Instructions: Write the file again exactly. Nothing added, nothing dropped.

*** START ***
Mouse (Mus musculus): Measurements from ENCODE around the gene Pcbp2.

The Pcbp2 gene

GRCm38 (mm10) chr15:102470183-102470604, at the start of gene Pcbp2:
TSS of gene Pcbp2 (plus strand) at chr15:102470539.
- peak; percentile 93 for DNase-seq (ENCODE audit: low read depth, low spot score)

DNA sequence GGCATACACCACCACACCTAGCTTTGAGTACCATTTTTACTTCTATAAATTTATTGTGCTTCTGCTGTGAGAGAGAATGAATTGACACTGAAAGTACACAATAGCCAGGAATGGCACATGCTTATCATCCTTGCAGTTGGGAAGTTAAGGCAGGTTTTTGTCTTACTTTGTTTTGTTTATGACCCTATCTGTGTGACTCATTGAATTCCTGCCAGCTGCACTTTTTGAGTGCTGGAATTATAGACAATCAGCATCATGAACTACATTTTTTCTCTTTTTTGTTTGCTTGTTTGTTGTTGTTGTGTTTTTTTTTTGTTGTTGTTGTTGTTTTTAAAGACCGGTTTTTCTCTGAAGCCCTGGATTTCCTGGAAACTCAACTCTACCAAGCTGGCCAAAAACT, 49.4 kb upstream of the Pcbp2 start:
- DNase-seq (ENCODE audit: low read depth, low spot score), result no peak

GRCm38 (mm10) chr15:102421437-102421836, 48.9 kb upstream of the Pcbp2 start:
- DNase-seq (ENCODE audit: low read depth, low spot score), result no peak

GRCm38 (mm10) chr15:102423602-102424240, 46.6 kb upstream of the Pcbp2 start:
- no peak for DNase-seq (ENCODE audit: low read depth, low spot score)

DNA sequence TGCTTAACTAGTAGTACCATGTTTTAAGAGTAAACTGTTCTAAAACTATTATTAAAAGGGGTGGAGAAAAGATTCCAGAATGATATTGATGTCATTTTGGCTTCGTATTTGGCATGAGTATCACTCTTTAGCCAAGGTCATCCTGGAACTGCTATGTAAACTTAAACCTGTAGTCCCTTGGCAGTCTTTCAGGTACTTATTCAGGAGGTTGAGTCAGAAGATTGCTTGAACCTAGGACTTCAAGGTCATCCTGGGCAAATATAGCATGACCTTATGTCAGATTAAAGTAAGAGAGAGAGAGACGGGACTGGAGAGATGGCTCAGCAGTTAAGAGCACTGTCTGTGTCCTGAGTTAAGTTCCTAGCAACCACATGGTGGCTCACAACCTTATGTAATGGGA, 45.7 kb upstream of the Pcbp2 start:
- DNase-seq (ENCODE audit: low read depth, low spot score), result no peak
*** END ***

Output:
Mouse (Mus musculus): Measurements from ENCODE around the gene Pcbp2.

The Pcbp2 gene

GRCm38 (mm10) chr15:102470183-102470604, at the start of gene Pcbp2:
TSS of gene Pcbp2 (plus strand) at chr15:102470539.
- peak; percentile 93 for DNase-seq (ENCODE audit: low read depth, low spot score)

DNA sequence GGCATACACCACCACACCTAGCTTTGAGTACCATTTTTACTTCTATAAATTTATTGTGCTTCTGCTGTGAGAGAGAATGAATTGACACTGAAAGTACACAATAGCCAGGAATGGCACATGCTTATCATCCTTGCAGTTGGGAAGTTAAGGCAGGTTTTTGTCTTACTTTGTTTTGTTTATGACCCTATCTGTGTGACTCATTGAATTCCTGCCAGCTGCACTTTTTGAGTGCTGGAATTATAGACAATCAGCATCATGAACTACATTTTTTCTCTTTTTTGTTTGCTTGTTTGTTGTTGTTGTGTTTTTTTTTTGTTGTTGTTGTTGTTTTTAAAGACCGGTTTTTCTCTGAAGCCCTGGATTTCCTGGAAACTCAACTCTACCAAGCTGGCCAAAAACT, 49.4 kb upstream of the Pcbp2 start:
- DNase-seq (ENCODE audit: low read depth, low spot score), result no peak

GRCm38 (mm10) chr15:102421437-102421836, 48.9 kb upstream of the Pcbp2 start:
- DNase-seq (ENCODE audit: low read depth, low spot score), result no peak

GRCm38 (mm10) chr15:102423602-102424240, 46.6 kb upstream of the Pcbp2 start:
- no peak for DNase-seq (ENCODE audit: low read depth, low spot score)

DNA sequence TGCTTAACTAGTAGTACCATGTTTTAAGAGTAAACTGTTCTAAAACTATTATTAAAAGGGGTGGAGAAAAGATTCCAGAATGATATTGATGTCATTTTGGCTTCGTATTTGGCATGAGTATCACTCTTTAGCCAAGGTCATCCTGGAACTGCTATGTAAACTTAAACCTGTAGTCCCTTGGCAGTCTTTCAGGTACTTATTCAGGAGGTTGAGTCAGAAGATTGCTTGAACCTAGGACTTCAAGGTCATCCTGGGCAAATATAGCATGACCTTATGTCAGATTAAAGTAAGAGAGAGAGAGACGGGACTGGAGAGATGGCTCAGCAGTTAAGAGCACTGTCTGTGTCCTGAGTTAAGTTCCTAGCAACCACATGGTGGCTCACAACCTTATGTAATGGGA, 45.7 kb upstream of the Pcbp2 start:
- DNase-seq (ENCODE audit: low read depth, low spot score), result no peak